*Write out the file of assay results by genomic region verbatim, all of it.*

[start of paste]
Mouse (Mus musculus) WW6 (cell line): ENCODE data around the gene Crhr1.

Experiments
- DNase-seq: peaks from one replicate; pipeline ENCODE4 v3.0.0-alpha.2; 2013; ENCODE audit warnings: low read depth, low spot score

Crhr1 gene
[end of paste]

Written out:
Mouse (Mus musculus) WW6 (cell line): ENCODE data around the gene Crhr1.

Experiments
- DNase-seq: peaks from one replicate; pipeline ENCODE4 v3.0.0-alpha.2; 2013; ENCODE audit warnings: low read depth, low spot score

Crhr1 gene